To know the individual child is always the first priority in my preparation to serve the child as an elementary teacher. When looking at new faces and returning students after a long summer break, it is fundamental to ask: Who is this precious one? What great things have their hands experienced? How do these experiences bring to manifest the wonder the child is invoking in front of me? Careful observation, conversations and interactions envelope the first few weeks of class and are key elements in the revealing of answers to the questions posed about the child. The discoveries of who this child is and seeing the potential of where he or she can potentially go becomes the formation of the first presentations and assistance to the child. This work opens up the adventure of exploration, creation, and connection within the new prepared environment (the elementary classroom) and sets on fire the work of self-construction.
In support of preparing the Elementary teacher for the work to assist the child 6 to 12 years of age, the Elementary training program provides a Primary Introductory Course. The course consists of a brief survey of the theory of the children ages 0 to 6, theory lectures and presentations and practice of exemplar lessons of the Children’s House. This course provides a glimpse of the younger years natural development and a notion of how children and guide work together in the primary environment, which was very valuable in my practice. After years of teaching in elementary environments, I appreciated more the Primary Introductory Course and yet, realized the need to learn more about the child’s natural development in the younger years to better serve the child entering my classroom. The child who requires remedial work more importantly needs the teacher to be intentional in what is appropriate assistance and to be reassured that the work does not in any way demean or give the child a sense of lack or deficiency.
I made the decision to enroll in the Primary (3-6 years) Teacher Training Course in search of discovering the child’s natural state of self-construction in the younger years. I felt this would allow me a greater awareness of who the child is, and prepare me to better serve him in his trajectory through the elementary years. The process of completing the Primary Course fomented in me a deeper appreciation of each lesson, by allowing me an understanding of the direct and indirect preparation the younger children experience. It permitted me to see how each lesson prepares the child for working in a very concrete way and leads the child to the abstract thinking of the reasoning mind of the elementary child. I witnessed how the teacher is able to walk, talk and be with the children as he/she is consciously aware of the child’s ability to learn and absorb on his own through the work of the absorbent mind (3 to 6 year old). This experience granted me, as an elementary teacher, the ability to more intentionally gift to the child’s self-construction nothing superfluous and everything necessary.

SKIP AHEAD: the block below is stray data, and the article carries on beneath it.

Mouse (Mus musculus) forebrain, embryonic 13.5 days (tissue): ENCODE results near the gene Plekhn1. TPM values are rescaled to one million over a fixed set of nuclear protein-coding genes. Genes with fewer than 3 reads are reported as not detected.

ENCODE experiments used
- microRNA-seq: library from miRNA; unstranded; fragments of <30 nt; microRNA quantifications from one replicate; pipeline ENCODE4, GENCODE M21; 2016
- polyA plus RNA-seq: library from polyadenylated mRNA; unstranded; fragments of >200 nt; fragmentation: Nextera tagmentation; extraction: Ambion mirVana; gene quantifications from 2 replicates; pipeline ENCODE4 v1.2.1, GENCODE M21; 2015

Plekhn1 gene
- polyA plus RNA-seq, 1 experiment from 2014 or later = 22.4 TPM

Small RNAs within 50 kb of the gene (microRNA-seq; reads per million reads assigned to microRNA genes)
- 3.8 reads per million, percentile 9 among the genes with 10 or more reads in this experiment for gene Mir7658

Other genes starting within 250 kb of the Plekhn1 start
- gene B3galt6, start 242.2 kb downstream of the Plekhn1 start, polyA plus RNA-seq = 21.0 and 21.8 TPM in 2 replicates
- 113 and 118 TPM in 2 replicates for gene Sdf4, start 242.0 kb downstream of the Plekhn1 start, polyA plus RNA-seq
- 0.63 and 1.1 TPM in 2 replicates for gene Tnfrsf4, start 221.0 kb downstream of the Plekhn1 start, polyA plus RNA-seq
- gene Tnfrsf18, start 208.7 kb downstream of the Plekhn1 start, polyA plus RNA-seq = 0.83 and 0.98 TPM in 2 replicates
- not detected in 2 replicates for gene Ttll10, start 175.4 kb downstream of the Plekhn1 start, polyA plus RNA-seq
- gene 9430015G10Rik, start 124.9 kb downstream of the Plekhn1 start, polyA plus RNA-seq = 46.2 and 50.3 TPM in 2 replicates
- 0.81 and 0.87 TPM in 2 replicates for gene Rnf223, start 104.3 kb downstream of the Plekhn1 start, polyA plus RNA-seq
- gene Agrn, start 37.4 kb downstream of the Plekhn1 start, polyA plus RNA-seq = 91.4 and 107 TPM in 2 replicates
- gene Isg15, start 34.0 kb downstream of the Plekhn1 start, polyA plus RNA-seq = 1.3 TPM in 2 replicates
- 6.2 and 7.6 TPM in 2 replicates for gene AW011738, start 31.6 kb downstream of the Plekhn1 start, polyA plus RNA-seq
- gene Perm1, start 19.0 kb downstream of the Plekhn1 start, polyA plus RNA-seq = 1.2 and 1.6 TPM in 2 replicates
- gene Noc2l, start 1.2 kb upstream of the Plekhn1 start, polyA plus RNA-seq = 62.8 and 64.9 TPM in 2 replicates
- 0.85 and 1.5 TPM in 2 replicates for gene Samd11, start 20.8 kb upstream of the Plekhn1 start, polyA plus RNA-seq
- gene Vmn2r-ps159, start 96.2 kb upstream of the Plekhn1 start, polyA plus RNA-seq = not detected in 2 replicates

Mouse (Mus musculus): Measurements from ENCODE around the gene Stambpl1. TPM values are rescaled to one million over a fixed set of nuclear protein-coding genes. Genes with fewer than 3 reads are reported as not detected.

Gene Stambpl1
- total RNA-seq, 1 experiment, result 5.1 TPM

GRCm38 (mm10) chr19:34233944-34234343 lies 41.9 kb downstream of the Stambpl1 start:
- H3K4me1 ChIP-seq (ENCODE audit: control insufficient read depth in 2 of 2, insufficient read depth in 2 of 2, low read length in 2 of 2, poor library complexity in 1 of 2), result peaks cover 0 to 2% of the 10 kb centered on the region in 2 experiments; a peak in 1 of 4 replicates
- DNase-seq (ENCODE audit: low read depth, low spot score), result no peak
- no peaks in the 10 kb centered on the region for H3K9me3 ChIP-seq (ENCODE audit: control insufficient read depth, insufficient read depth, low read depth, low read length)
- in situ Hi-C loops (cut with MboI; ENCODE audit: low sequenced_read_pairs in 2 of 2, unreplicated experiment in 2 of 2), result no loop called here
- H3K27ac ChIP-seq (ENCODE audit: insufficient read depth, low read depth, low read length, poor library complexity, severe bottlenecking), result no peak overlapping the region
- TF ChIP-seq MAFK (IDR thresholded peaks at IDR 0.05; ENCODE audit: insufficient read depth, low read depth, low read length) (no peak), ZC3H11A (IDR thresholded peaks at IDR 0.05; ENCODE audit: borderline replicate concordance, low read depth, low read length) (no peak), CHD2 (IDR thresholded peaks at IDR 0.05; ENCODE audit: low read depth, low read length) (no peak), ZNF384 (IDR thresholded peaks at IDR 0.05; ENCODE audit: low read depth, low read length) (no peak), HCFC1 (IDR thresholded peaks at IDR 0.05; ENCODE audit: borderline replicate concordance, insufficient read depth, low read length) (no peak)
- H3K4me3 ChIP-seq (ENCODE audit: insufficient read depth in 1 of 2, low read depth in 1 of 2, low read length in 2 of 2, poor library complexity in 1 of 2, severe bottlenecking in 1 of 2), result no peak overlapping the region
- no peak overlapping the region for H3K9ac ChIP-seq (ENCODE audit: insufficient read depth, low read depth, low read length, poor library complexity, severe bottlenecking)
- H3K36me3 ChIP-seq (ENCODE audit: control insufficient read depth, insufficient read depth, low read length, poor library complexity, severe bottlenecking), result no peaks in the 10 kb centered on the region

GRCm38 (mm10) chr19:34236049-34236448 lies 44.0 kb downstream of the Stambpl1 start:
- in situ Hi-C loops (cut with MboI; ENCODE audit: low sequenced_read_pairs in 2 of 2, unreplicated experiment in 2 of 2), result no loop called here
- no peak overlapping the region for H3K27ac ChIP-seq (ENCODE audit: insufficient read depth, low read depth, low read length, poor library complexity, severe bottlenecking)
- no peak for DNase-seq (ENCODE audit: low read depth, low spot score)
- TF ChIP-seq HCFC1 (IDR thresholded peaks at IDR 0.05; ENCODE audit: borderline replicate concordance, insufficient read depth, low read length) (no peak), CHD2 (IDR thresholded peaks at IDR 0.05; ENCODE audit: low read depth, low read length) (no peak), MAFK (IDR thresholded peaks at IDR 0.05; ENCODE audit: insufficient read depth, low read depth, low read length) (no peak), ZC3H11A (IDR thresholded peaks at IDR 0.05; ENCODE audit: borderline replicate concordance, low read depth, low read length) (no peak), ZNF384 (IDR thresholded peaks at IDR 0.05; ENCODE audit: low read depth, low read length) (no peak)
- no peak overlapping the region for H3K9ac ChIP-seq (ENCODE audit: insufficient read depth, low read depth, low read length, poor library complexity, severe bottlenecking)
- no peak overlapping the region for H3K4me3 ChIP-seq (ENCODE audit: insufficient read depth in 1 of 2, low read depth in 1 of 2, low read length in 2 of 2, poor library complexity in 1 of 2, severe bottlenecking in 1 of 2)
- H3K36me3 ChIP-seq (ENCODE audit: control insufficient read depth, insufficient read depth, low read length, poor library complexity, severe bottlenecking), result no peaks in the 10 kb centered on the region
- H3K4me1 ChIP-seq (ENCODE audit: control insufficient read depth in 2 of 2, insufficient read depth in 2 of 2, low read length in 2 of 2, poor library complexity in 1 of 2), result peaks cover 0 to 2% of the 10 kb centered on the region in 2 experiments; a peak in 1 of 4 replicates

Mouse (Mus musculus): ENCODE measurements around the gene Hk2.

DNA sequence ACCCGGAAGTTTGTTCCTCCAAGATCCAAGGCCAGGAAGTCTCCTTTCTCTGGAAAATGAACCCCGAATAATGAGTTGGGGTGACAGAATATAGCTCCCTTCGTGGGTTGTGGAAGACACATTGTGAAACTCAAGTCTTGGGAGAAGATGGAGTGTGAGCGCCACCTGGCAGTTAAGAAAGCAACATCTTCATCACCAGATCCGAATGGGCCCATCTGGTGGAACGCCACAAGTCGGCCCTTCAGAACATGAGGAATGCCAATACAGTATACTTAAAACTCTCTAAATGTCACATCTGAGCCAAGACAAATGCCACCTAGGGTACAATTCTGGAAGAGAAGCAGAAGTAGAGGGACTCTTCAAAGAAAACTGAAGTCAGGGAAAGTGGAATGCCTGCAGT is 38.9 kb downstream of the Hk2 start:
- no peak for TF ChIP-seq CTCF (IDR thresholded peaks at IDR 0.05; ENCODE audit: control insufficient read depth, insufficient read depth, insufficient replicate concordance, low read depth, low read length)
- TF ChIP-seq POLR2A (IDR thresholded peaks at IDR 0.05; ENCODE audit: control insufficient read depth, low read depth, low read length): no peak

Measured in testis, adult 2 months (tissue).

During the final presentations of the Primary Teacher Training, in The Passage to Abstraction (Math) section of work, the wholeness and interconnectedness of the work of the Children’s House Teacher and the Elementary teacher was made apparent to me by Ann Velasco, Primary Teacher Trainer, when she gave a vivid depiction of the child in transition. “Think of a long hallway or passage. The children will start to walk down that passage while in the Children’s House and each child will arrive at a different distance down that hallway. Then they will continue down this same passage in their Elementary experience.” The wealth of wisdom available when a teacher can understand and meet the child where he or she presents himself or herself in his journey in this passageway, with a view of possibilities because of all that he or she has accomplished instead of deficiencies, is a remarkable gift. I have a vision that the work of the Children’s House guide is to be inspiring and to nurture the child so he or she can go as far down that passage as possible and for the elementary guide to be welcoming in meeting the child in the passageway where the child stands and lead him or her into all that is possible in his or her new home.
The richness of understanding the work of a guide comes with years of experiencing the daily life of working with the children and it also exposes the gaps of the mystery of each individual. Not every child comes to the elementary classroom with identical preparation, interest, identity, etc.… and so the teacher will need to meet each one where they are, learn who they are and where they want to go. All this is possible for the teacher to discover with arduous intention. The Primary training experience has brought more depth, meaning and inspiration to my work as an elementary teacher. To serve the child is to know the whole child and to have witnessed the amazing potential of self-construction. It cultivates an unyielding belief in the child and the Montessori Method.
As an experienced elementary guide having completed the Primary Teacher Training, I highly recommend all Elementary teachers consider undertaking this added preparation to better serve the children under their guidance.
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